The most important lesson for physicians and care providers from this case is to always receive fully informed consent for the actual procedure performed. Receiving consent beforehand is a prerequisite, but if the circumstances change, or if a modification to the procedure appears appropriate, seek and receive consent again.
The recent $50 million settlement by a West Virginia hospital shows the danger of violating or skating on the edge of federal laws regarding kickbacks. It also shows the vulnerability of healthcare organizations to current and former employees who are willing to allege wrongdoing to get a piece of the recovered funds.
This case demonstrates the importance of carefully preparing one’s argument and presenting the evidence to support necessary findings. Another interesting lesson from this case is on the basic elements of medical malpractice: Even in the face of an undisputed breach of the standard of care, medical malpractice liability is not guaranteed.
Two years ago, Dosher Memorial Hospital was losing one of its three hospitalists. This small-town hospital in Southport, NC, needed to fill the slot quickly, which had never been easy. Yet without that hospitalist, there would be no overnight coverage.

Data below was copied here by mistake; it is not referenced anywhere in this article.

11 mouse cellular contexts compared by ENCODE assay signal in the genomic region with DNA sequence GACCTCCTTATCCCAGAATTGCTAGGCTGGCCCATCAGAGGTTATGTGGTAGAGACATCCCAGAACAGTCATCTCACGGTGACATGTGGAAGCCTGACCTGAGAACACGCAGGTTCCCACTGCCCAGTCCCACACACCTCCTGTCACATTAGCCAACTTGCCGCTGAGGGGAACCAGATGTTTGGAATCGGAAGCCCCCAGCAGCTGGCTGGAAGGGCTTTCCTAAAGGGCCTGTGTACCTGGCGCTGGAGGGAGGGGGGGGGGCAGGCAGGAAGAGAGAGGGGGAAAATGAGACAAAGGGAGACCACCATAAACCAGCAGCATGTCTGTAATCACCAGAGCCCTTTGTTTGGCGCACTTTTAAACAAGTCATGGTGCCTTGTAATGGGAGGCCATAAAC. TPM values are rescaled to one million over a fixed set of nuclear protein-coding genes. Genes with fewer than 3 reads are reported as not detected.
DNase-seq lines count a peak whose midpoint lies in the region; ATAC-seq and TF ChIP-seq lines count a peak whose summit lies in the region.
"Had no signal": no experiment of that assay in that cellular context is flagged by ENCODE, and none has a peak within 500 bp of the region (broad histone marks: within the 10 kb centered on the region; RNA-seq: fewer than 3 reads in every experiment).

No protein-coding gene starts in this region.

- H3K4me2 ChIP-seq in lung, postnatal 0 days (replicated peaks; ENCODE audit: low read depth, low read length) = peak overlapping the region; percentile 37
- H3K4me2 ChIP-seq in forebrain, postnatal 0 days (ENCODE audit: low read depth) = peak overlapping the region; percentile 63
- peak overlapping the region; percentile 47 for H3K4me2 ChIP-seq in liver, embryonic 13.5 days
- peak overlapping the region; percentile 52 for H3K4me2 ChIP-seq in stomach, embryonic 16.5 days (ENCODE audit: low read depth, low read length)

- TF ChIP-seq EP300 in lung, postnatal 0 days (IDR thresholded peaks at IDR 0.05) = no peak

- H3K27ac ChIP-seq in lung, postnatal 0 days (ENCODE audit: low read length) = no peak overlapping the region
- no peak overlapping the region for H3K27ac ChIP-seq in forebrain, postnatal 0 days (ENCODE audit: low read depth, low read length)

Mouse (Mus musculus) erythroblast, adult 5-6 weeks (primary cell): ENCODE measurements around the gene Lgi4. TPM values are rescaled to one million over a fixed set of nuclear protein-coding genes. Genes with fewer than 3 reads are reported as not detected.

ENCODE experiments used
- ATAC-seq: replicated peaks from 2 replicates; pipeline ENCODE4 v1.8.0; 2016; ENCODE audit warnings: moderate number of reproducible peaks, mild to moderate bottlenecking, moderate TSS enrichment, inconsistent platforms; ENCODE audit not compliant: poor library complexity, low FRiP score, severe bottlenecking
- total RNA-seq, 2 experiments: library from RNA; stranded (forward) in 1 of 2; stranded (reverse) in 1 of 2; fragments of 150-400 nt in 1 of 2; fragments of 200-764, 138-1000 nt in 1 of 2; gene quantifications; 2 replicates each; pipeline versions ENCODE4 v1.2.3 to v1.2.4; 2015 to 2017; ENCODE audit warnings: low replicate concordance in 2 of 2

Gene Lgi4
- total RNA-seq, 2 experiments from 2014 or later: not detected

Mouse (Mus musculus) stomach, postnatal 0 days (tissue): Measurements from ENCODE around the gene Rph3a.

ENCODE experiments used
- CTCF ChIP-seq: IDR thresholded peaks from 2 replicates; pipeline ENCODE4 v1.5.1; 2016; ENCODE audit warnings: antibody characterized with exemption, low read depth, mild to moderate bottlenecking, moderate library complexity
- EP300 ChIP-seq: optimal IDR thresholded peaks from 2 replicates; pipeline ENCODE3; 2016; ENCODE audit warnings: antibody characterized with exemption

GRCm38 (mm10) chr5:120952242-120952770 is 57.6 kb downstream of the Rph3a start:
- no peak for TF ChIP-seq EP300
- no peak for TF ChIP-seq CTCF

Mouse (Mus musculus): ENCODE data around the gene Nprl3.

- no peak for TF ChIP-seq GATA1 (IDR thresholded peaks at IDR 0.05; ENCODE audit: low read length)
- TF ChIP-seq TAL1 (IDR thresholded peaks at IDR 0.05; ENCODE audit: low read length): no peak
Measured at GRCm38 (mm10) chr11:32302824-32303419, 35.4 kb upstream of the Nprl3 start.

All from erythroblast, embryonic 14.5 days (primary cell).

A doctor who talked herself off the ledge — literally
June 4, 2020
Lynette Charity, MD, a board-certified physician and anesthesiologist, was on the ledge of a bridge ready to jump to her death. She measured the distance and the rate of fall in her mind, hoping she would hit a rock rather than drown. That was 22 years ago. Today, she is a public speaker and stand-up comic, using humor to address burnout and suicide among healthcare workers.
A work group in the Veterans Administration determined that the necessary staffing of antimicrobial stewardship programs dealing with inpatients (including long-term care) is 1.0 clinical pharmacy specialist with infectious disease knowledge and 0.25 physician (preferably trained in infectious disease) per 100 occupied beds. Needs for outpatient stewardship, which is now mandated, were not included in the assessment.
More than 40% of patients report nondisclosure of complementary and alternative medicine (CAM; also known as integrative medicine treatments) to their primary care physicians. They cite failure of physicians to initiate conversation on CAM, coupled with a belief that physicians do not need to know about CAM usage, as key factors in nondisclosure, according to patient survey.
Bay Area Hospital in Coos Bay, OR, had an ED struggling to keep up with demand for years. The ED had so many patients that its left without being seen statistics were about 8%, well over the industry average of 2%. The ED overcame this problem with the strategic use of physician assistants and nurse practitioners.